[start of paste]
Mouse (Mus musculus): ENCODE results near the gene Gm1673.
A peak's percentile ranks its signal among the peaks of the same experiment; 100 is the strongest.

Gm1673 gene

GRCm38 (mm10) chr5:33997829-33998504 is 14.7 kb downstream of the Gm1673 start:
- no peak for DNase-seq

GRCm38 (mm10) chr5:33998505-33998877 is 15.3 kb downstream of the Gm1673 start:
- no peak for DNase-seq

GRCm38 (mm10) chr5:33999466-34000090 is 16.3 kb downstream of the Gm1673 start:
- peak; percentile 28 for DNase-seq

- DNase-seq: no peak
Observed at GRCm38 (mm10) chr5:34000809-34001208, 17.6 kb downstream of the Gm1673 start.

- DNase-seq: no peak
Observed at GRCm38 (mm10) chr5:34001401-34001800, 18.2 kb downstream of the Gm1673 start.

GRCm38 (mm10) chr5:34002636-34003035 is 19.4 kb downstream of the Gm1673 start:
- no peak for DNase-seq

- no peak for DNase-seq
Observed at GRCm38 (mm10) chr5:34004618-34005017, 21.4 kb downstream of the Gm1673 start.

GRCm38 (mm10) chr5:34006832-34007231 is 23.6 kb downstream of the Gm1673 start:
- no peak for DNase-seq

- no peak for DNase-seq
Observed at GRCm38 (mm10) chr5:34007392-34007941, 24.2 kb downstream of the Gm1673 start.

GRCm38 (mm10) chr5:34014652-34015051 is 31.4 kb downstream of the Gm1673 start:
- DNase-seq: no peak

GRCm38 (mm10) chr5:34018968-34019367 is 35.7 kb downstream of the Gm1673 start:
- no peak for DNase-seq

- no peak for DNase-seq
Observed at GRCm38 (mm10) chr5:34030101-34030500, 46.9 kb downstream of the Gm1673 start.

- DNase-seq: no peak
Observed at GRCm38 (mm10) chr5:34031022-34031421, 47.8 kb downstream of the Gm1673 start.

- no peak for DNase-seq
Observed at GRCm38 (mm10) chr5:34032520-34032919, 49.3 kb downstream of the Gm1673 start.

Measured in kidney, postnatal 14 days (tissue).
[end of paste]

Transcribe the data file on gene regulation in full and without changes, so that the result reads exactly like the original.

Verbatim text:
Mouse (Mus musculus): ENCODE results near the gene Gm1673.
A peak's percentile ranks its signal among the peaks of the same experiment; 100 is the strongest.

Gm1673 gene

GRCm38 (mm10) chr5:33997829-33998504 is 14.7 kb downstream of the Gm1673 start:
- no peak for DNase-seq

GRCm38 (mm10) chr5:33998505-33998877 is 15.3 kb downstream of the Gm1673 start:
- no peak for DNase-seq

GRCm38 (mm10) chr5:33999466-34000090 is 16.3 kb downstream of the Gm1673 start:
- peak; percentile 28 for DNase-seq

- DNase-seq: no peak
Observed at GRCm38 (mm10) chr5:34000809-34001208, 17.6 kb downstream of the Gm1673 start.

- DNase-seq: no peak
Observed at GRCm38 (mm10) chr5:34001401-34001800, 18.2 kb downstream of the Gm1673 start.

GRCm38 (mm10) chr5:34002636-34003035 is 19.4 kb downstream of the Gm1673 start:
- no peak for DNase-seq

- no peak for DNase-seq
Observed at GRCm38 (mm10) chr5:34004618-34005017, 21.4 kb downstream of the Gm1673 start.

GRCm38 (mm10) chr5:34006832-34007231 is 23.6 kb downstream of the Gm1673 start:
- no peak for DNase-seq

- no peak for DNase-seq
Observed at GRCm38 (mm10) chr5:34007392-34007941, 24.2 kb downstream of the Gm1673 start.

GRCm38 (mm10) chr5:34014652-34015051 is 31.4 kb downstream of the Gm1673 start:
- DNase-seq: no peak

GRCm38 (mm10) chr5:34018968-34019367 is 35.7 kb downstream of the Gm1673 start:
- no peak for DNase-seq

- no peak for DNase-seq
Observed at GRCm38 (mm10) chr5:34030101-34030500, 46.9 kb downstream of the Gm1673 start.

- DNase-seq: no peak
Observed at GRCm38 (mm10) chr5:34031022-34031421, 47.8 kb downstream of the Gm1673 start.

- no peak for DNase-seq
Observed at GRCm38 (mm10) chr5:34032520-34032919, 49.3 kb downstream of the Gm1673 start.

Measured in kidney, postnatal 14 days (tissue).